In the Ecuadorian province of Sucumbíos lies Lago Agrio, an oil field that has been a lucrative site for crude and natural gas extraction since Texaco Petroleum first discovered it in 1967. When Texaco’s government-issued license to drill expired in 1992, it left the country with billions of dollars in profit – but left in the country billions of gallons of toxic waste. The residents of Lago Agrio, many of them Indigenous, have suffered to this day from the consequences.
In 1993, a class action lawsuit was filed on behalf of 30,000 affected people, alleging a number of environmental and health harms caused by Texaco’s drilling operations. The plaintiffs, however, quickly realized that they had little chance of lasting in a drawn-out legal war of attrition against Texaco and its infinitely deep-pocketed parent company: oil giant Chevron. They had to get creative.
The plaintiffs turned to litigation financing, a resource not often used or discussed in the Canadian context. Litigation financing is the practice where an investor, usually a large and specialized firm, provides a non-recourse loan to a party pursuing or defending against litigation in exchange for a return in the event of a successful outcome or settlement. For the residents of Lago Agrio, they sold a 5.5% stake in the outcome to Burford Capital in exchange for $4 million upfront and a further $11 million paid in installments to fund their legal battle.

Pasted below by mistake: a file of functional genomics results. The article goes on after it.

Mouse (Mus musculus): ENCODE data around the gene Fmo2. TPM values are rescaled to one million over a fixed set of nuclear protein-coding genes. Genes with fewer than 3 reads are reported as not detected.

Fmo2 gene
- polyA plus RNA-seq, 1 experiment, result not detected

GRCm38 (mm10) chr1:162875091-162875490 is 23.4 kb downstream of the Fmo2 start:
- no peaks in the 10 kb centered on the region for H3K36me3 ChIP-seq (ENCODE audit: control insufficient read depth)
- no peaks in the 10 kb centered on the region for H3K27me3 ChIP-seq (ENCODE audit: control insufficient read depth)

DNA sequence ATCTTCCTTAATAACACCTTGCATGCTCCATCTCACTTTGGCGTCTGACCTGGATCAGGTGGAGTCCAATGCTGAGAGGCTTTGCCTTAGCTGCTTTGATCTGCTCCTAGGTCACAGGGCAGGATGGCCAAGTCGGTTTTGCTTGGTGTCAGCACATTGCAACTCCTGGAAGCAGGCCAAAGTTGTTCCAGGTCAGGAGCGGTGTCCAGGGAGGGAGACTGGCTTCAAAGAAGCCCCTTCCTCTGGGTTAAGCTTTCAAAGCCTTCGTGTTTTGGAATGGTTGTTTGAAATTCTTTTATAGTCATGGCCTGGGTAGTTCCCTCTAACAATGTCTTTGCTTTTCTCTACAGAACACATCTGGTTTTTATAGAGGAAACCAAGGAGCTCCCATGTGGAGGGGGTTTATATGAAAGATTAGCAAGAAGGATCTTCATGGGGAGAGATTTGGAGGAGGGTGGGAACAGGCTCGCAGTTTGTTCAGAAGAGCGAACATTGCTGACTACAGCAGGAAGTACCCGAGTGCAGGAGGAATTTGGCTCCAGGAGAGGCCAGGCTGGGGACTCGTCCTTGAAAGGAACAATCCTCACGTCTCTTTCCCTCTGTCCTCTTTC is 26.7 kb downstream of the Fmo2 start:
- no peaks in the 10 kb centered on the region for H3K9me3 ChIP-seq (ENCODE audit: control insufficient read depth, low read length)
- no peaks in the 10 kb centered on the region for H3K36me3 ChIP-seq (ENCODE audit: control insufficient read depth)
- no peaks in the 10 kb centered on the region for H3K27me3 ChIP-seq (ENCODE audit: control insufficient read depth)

Initially, this bet seemed to pay off for both the plaintiffs and Burford. In 2011, an Ecuadorian court found against Chevron, ordering the company pay $9.5 billion in damages. But by the time this ruling was handed down, Chevron and Texaco had long since withdrawn from the country, and so the plaintiffs moved to recover against Chevron’s assets abroad. Unfortunately for the plaintiffs, a United States federal appellate court quickly held in Chevron Corp v Donziger, 833 F (3d) 74 (2nd Cir 2016), that this ruling was unenforceable against Chevron’s American assets (as did the courts in many other countries, including Canada), citing fraud and corruption by the plaintiff’s lawyers in obtaining the Ecuadorian judgement.
Although the Lago Agrio plaintiffs were ultimately unsuccessful, their story offers an interesting glimpse into the world of litigation financing. By selling a portion of their claim, the plaintiffs were able to meaningfully have their day in court and seek justice for the harms they have suffered – something they otherwise would not have been able to do. For Burford, had the judgement been enforced, they stood to take home a handsome $522.5 million payout for a relatively meagre $15 million initial investment. A win-win.
Outside of Ecuador, many countries – notably the UK, the US, and Australia – allow the practice of third-party litigation funding. In these comparable jurisdictions to Canada, litigation financing is a judicially sanctioned mechanism. Canadian courts, it seems, are also slowly acclimating to the practice. This post will argue that this is a positive development.
Historical Reasons for a Ban on Litigation Financing
Until recently, third-party funding for litigation would have been disallowed in Canada under the ancient doctrines of maintenance and champerty. In McIntyre Estate v Ontario,  O.J. No. 3417, 2002 CanLII 45046 (ONCA) (McIntyre), the Ontario Court of Appeal defined maintenance as causing another person to institute, carry on, or defend against a proceeding without lawful justification (McIntyre at para 26). Champerty is a subset of maintenance. The word champerty stems from campi partitio, Latin for a “share of the field,” alluding to the practice of maintaining for a share in land. In other words, champerty is where the maintainer does so for a profit or a share of the proceeds (McIntyre at para 26).